Saturday, August 25, 2012


I actually wrote a blurb about this a few months back after acquiring the  Video Treasures edition of this tape. I had gone out of my way to find a copy, as it had been tirelessly recommended to me by people who swore that it was a great movie. There is no shortage of glowing reviews online which praised the film as being innovative for its period, and while some of the violence is absurd for the time, this movie is otherwise a total piece of shit that probably largely enjoys popularity on an ironic level due to Leif Garrett’s participation. I guess that gives it a booster of kitsch, but as a piece of horror cinema this is an otherwise forgettable outing that had been done before even at that point.

The whole mess begins when a bus accidentally rolls down a hillside and unleashes a pack of mentally ill pre-teen passengers, who then make the trek to a snowy cabin in the woods, where they eventually start to terrorize a group of unlikable protagonists. What’s funny is, I can give you the film’s plot in one sentence, and yet it somehow drags on mercilessly before it actually gets to the meaty core. There are a few quirky sequences during the first half of the film that tease your interest, such as a cat fight with some slivers of nudity, but it's mostly dry and plodding after that. Leif Garrett actually turns in a decent performance as one of the deranged kids under delusions of a Fauntleroy-styled Hollywood stardom, so he does bring legitimate worth to the production. Still, this thing is splitting at the seams with horrible creative decisions, production mismanagement, and shockingly bad editing. In particular, the first on screen death, which is stretched out via slow motion and drably colored, is a harbinger of terribleness to come, and is quite possibly one of the worst things I’ve ever seen committed to celluloid.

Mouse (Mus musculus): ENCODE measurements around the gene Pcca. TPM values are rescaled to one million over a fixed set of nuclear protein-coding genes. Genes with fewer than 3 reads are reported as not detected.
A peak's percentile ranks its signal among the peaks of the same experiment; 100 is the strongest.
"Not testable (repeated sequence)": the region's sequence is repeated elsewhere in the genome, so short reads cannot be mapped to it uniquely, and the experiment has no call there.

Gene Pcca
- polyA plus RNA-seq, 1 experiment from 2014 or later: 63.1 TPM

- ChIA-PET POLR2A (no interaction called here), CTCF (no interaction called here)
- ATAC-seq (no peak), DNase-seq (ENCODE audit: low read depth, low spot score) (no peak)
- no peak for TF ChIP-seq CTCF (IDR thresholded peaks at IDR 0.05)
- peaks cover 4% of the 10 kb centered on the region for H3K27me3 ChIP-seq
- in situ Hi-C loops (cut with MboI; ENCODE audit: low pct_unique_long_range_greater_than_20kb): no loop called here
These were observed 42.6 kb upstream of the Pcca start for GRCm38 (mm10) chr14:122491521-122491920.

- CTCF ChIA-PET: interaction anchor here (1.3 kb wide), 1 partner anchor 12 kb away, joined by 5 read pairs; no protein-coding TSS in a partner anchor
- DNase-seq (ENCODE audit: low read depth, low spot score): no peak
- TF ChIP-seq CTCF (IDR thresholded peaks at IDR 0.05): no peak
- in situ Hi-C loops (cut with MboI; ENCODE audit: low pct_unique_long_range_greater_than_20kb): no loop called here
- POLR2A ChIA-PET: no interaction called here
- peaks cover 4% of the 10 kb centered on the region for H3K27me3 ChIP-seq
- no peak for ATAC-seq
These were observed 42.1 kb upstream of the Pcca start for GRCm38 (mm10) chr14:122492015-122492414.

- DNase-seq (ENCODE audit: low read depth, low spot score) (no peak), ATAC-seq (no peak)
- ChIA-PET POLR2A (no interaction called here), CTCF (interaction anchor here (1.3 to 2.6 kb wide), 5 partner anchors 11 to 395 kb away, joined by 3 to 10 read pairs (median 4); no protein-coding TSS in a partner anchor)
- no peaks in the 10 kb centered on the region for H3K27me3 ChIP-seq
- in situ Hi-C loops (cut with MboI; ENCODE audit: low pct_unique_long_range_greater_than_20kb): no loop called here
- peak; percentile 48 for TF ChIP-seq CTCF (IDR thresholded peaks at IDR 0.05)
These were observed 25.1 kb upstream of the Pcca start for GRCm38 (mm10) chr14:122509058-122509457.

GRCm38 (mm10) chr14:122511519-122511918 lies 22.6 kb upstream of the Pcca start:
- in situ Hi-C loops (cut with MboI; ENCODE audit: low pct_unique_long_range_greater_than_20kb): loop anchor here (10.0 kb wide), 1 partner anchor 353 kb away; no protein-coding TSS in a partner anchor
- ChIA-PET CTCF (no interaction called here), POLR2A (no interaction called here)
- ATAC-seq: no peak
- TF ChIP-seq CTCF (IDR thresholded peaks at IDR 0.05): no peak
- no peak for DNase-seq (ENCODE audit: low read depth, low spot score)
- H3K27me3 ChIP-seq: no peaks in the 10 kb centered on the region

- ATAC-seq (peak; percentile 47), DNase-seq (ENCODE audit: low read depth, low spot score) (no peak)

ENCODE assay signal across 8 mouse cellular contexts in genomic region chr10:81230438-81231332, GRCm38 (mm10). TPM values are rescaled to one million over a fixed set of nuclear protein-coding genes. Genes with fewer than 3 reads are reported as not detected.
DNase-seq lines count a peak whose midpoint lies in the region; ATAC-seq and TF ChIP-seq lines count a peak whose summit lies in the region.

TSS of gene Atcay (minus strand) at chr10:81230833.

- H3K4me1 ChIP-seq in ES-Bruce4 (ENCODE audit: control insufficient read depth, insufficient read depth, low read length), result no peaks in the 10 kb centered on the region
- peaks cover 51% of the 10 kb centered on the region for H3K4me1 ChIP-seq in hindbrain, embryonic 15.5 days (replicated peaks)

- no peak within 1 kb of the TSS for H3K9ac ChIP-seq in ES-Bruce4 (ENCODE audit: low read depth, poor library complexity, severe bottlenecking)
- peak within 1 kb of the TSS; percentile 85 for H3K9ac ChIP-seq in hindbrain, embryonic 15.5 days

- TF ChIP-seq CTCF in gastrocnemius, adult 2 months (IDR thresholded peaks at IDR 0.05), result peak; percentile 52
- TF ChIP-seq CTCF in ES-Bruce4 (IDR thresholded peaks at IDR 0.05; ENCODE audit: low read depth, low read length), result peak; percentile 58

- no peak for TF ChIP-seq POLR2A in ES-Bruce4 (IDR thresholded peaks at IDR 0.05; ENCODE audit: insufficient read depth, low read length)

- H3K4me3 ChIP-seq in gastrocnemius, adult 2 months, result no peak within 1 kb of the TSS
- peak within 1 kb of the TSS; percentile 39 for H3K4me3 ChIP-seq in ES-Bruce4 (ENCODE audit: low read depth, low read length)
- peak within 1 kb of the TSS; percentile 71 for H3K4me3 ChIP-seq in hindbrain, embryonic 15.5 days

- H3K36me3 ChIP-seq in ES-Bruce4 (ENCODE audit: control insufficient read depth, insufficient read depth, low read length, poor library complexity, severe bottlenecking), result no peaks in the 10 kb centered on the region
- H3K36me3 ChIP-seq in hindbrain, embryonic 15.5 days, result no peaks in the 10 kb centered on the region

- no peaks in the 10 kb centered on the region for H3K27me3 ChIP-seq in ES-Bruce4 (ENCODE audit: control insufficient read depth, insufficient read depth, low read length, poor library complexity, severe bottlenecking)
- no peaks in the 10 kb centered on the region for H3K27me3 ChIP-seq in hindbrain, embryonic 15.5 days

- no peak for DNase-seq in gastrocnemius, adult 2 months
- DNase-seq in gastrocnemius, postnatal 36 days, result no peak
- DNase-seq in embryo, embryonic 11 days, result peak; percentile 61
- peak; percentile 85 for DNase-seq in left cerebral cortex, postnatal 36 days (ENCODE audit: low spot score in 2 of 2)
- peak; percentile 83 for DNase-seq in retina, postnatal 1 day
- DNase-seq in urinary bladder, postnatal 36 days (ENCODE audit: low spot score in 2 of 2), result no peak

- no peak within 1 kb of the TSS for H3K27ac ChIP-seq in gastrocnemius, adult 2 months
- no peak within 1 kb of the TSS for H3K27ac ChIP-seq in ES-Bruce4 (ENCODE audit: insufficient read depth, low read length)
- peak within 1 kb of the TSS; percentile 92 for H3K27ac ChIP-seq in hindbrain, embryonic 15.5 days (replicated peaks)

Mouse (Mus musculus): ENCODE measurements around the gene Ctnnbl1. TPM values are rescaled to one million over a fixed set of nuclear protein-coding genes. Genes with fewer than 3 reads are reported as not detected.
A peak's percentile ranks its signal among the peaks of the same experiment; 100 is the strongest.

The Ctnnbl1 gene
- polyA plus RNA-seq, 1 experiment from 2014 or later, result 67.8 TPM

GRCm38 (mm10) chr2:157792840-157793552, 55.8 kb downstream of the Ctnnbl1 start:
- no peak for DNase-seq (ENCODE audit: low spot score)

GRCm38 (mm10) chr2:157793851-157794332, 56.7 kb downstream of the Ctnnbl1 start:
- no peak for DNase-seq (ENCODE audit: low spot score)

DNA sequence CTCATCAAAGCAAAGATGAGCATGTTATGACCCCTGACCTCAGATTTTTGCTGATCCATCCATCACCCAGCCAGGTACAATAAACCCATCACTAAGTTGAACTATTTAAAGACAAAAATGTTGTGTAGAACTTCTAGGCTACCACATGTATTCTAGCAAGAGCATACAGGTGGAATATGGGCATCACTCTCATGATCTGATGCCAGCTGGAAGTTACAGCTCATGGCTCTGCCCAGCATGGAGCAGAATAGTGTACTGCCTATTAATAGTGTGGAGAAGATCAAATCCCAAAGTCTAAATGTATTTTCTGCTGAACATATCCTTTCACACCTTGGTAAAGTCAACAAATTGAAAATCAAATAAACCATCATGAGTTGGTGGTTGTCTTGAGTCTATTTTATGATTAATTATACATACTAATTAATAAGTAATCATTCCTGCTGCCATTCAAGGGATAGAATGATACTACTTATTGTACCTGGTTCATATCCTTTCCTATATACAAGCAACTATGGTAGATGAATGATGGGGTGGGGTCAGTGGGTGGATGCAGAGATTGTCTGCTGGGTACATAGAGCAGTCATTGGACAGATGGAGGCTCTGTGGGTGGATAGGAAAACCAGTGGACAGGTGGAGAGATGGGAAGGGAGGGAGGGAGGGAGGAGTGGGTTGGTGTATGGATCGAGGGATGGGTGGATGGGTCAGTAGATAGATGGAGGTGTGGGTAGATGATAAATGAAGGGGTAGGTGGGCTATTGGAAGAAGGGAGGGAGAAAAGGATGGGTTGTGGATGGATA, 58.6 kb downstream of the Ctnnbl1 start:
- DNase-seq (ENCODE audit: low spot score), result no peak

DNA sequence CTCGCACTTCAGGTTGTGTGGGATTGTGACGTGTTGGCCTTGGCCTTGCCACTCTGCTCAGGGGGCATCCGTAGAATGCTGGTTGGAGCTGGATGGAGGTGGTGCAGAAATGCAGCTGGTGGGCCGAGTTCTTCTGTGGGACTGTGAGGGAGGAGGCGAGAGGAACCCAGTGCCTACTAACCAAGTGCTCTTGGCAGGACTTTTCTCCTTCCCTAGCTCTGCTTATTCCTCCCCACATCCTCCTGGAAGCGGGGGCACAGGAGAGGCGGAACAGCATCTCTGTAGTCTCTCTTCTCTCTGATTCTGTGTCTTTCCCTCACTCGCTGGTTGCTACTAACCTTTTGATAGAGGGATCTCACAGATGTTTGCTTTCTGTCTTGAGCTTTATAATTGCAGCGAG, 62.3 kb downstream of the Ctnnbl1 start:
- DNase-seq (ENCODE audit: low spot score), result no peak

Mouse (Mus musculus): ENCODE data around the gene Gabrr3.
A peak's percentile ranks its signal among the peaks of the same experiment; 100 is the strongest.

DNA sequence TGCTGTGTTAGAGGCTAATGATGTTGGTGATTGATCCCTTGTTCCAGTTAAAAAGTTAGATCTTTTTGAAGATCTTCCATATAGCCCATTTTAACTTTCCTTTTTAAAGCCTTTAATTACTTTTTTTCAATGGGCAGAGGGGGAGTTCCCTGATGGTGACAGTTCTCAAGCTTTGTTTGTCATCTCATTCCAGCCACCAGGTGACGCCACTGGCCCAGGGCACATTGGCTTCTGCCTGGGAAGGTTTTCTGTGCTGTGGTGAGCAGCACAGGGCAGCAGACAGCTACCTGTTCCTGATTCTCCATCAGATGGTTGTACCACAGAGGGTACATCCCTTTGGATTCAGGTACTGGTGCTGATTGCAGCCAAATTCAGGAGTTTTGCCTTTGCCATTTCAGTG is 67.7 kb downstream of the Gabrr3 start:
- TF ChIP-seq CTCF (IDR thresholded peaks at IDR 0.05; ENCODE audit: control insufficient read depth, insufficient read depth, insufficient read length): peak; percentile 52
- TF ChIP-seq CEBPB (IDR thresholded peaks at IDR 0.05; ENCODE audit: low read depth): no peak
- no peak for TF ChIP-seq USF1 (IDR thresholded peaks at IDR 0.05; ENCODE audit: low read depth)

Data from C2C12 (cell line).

If this film is innovative in any sense, it’s probably in that it is one of the first slasher-style films to feature protagonists you don’t like. And it’s not that they’re despicable either and you want to see them die. They’re just a bunch of alcoholic, middle-aged leather bags that are almost on the brink of throwing a key party. They’re just very mild and dull. Meanwhile, the kids are only slightly more interesting but difficult to really appreciate because they seem like a bunch of pretentious theater fags.  Eventually, the death count just sort of erupts and they bump all the characters off in rapid succession, so even if you could manage to give a shit about either batch of characters, there’s no room to build suspense.

The film does have one gold deposit, though, and it comes in the shape of albino actress Gail Smale, who plays the homicidal habit wearing nun child. She is conceptually and visually compelling, but it is Smale who really makes the character remarkable. She is not just good by comparison to the other crap she’s book ended by, but rather she is just legitimately good here. The character could have probably carried a feature of her own.

The stories surrounding the production are undoubtedly more interesting that the film itself, but also explain why it was such a mess. Director Sean MacGregor was ousted from his seat due to incompetence and replaced by venerable producer David Sheldon. Most of the film had to be scrapped, but when they did go back to film they were forced to use an entirely different location. Ironically, MacGregor did some time in a mental health facility following his experience on set. There were also some creepy rumors that MacGregor was sleeping with the underage Smale at the time.

I haven't found a copy of the Media Home Entertainment release, but I was surprised by the quality of the Video Treasures release. It's not great, but not as bad as some of their other releases. Still, this is a disappointing mess that makes something like "The Children" seem coherent and very credible by comparison.

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